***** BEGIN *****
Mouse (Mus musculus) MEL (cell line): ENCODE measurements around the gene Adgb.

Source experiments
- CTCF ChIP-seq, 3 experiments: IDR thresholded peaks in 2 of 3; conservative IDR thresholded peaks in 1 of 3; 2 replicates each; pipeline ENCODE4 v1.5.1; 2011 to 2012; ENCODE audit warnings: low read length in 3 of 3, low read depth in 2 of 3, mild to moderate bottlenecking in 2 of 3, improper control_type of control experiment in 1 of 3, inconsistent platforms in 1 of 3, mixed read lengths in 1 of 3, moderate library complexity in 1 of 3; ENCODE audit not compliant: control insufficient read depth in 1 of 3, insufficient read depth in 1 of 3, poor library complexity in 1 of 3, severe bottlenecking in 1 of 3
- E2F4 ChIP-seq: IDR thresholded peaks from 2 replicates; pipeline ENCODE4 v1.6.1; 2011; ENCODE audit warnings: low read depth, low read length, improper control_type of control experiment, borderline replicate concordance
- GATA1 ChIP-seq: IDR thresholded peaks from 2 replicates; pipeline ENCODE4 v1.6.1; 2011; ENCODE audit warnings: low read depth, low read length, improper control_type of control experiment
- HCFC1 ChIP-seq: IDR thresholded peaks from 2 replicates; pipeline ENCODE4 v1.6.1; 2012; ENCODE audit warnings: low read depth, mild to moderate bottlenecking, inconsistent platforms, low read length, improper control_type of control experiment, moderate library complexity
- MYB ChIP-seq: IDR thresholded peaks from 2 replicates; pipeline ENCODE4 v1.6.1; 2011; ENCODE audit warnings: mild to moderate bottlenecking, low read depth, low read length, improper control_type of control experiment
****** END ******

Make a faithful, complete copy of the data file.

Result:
Mouse (Mus musculus) MEL (cell line): ENCODE measurements around the gene Adgb.

Source experiments
- CTCF ChIP-seq, 3 experiments: IDR thresholded peaks in 2 of 3; conservative IDR thresholded peaks in 1 of 3; 2 replicates each; pipeline ENCODE4 v1.5.1; 2011 to 2012; ENCODE audit warnings: low read length in 3 of 3, low read depth in 2 of 3, mild to moderate bottlenecking in 2 of 3, improper control_type of control experiment in 1 of 3, inconsistent platforms in 1 of 3, mixed read lengths in 1 of 3, moderate library complexity in 1 of 3; ENCODE audit not compliant: control insufficient read depth in 1 of 3, insufficient read depth in 1 of 3, poor library complexity in 1 of 3, severe bottlenecking in 1 of 3
- E2F4 ChIP-seq: IDR thresholded peaks from 2 replicates; pipeline ENCODE4 v1.6.1; 2011; ENCODE audit warnings: low read depth, low read length, improper control_type of control experiment, borderline replicate concordance
- GATA1 ChIP-seq: IDR thresholded peaks from 2 replicates; pipeline ENCODE4 v1.6.1; 2011; ENCODE audit warnings: low read depth, low read length, improper control_type of control experiment
- HCFC1 ChIP-seq: IDR thresholded peaks from 2 replicates; pipeline ENCODE4 v1.6.1; 2012; ENCODE audit warnings: low read depth, mild to moderate bottlenecking, inconsistent platforms, low read length, improper control_type of control experiment, moderate library complexity
- MYB ChIP-seq: IDR thresholded peaks from 2 replicates; pipeline ENCODE4 v1.6.1; 2011; ENCODE audit warnings: mild to moderate bottlenecking, low read depth, low read length, improper control_type of control experiment